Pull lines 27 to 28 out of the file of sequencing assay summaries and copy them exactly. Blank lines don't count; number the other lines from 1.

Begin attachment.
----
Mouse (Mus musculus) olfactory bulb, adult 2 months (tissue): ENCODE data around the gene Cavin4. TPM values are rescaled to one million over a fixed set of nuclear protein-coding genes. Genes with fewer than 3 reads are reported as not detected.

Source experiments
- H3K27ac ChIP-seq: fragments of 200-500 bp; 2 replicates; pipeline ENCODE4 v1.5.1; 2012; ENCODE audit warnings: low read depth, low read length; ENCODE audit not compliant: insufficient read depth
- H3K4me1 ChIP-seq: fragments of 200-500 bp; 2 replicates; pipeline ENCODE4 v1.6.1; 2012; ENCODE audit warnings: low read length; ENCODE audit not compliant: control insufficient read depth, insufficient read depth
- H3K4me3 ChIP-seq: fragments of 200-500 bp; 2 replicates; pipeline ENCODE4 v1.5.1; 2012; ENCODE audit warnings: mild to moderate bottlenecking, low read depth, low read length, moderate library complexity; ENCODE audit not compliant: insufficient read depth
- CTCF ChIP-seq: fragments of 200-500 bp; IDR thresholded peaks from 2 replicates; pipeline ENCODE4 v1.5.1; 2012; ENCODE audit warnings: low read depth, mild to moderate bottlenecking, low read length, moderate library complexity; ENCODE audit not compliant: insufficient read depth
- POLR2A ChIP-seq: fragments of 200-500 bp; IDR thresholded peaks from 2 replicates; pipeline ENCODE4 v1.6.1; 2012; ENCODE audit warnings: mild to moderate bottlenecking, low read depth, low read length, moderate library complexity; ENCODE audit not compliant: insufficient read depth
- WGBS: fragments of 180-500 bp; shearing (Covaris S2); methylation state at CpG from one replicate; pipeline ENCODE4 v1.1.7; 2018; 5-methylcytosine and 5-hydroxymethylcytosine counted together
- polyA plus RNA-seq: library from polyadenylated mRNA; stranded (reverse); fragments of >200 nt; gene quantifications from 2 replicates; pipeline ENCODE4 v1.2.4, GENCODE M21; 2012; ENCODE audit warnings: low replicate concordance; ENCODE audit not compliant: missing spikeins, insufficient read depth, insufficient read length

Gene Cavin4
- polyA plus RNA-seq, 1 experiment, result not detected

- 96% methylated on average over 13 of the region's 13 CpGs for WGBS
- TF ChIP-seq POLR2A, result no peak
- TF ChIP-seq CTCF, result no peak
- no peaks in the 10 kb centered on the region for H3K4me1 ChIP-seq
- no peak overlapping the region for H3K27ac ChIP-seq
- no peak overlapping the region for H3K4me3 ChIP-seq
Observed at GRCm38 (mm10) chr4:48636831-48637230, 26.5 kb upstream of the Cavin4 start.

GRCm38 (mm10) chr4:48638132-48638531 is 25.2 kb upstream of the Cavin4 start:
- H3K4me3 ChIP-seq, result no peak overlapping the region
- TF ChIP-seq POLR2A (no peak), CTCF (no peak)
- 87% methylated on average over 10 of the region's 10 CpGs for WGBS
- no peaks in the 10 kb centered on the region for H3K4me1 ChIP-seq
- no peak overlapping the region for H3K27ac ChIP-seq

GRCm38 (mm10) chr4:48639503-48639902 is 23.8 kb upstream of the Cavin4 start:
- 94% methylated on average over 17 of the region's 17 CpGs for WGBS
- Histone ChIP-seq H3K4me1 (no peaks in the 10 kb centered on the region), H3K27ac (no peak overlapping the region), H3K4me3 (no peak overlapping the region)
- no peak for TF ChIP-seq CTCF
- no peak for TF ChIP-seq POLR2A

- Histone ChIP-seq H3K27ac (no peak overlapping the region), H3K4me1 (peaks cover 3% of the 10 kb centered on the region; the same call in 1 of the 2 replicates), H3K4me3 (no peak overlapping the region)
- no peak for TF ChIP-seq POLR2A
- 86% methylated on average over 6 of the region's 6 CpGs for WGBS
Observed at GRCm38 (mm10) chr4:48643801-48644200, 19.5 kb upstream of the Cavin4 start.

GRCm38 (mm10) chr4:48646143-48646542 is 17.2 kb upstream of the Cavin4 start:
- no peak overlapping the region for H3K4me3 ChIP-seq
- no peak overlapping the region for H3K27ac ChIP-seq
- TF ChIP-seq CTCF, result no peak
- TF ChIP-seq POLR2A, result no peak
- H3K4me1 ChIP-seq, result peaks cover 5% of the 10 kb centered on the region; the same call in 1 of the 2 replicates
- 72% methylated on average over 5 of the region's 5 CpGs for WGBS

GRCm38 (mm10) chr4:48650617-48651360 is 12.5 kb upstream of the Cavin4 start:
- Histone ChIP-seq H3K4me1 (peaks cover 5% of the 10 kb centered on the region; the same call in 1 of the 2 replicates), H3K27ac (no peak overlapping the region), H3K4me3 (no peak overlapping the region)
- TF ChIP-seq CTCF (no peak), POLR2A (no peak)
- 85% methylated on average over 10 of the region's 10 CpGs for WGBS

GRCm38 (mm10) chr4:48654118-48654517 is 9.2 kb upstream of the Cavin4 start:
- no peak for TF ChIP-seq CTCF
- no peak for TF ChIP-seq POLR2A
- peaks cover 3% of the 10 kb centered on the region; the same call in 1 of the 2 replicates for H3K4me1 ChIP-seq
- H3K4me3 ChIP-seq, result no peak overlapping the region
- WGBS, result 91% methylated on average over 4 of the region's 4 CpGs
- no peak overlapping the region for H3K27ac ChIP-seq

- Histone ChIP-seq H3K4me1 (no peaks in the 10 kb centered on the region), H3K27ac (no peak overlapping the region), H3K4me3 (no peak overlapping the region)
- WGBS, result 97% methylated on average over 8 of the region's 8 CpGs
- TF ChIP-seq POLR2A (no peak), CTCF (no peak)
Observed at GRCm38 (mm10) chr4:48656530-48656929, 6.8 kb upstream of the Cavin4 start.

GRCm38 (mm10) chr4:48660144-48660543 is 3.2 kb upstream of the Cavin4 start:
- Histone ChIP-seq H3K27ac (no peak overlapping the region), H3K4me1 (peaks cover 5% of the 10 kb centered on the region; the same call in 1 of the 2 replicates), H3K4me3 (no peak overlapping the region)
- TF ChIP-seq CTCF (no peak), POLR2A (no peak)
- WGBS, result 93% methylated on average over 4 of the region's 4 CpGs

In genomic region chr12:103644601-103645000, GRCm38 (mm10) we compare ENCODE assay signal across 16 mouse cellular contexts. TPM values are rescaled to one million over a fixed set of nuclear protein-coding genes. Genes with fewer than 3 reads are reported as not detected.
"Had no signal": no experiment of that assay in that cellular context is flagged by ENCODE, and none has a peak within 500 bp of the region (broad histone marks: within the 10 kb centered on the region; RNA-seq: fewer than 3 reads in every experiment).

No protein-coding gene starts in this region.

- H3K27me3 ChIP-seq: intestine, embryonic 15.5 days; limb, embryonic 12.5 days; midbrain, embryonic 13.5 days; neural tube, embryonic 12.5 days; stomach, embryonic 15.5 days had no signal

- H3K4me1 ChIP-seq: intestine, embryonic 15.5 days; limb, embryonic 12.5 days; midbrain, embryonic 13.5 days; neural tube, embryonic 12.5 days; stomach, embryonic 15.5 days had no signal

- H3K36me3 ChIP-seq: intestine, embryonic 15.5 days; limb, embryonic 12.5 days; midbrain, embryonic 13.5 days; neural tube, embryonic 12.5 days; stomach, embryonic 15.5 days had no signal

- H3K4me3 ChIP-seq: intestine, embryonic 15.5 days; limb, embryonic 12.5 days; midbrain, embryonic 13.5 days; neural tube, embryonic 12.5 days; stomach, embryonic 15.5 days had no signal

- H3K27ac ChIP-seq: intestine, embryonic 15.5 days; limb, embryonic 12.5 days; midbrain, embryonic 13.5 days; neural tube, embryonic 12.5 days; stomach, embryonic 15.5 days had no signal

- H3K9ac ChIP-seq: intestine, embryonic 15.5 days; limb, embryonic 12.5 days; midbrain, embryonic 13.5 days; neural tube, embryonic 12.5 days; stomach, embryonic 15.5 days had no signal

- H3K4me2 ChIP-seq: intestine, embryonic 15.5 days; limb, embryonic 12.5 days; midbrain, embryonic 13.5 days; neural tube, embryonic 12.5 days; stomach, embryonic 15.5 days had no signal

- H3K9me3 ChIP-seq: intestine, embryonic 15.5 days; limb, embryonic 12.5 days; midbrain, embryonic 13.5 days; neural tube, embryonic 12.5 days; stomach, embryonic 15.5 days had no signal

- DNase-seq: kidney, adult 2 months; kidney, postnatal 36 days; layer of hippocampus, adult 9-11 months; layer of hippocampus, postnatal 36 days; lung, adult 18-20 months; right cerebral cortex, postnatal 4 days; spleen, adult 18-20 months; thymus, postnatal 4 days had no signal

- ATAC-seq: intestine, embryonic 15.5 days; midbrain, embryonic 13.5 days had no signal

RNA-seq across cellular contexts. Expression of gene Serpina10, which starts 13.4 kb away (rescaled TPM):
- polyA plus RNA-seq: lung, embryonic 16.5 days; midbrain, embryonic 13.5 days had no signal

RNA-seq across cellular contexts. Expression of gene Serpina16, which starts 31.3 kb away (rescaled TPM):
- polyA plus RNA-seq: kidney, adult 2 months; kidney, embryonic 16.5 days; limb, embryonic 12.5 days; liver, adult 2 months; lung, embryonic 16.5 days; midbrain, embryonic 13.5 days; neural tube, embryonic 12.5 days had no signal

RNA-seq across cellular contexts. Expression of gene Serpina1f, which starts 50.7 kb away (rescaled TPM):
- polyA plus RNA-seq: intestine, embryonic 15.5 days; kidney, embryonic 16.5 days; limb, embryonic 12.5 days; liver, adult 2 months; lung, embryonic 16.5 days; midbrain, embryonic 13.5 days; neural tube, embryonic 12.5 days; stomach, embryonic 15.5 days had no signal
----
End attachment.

- Histone ChIP-seq H3K4me1 (no peaks in the 10 kb centered on the region), H3K27ac (no peak overlapping the region), H3K4me3 (no peak overlapping the region)
- no peak for TF ChIP-seq CTCF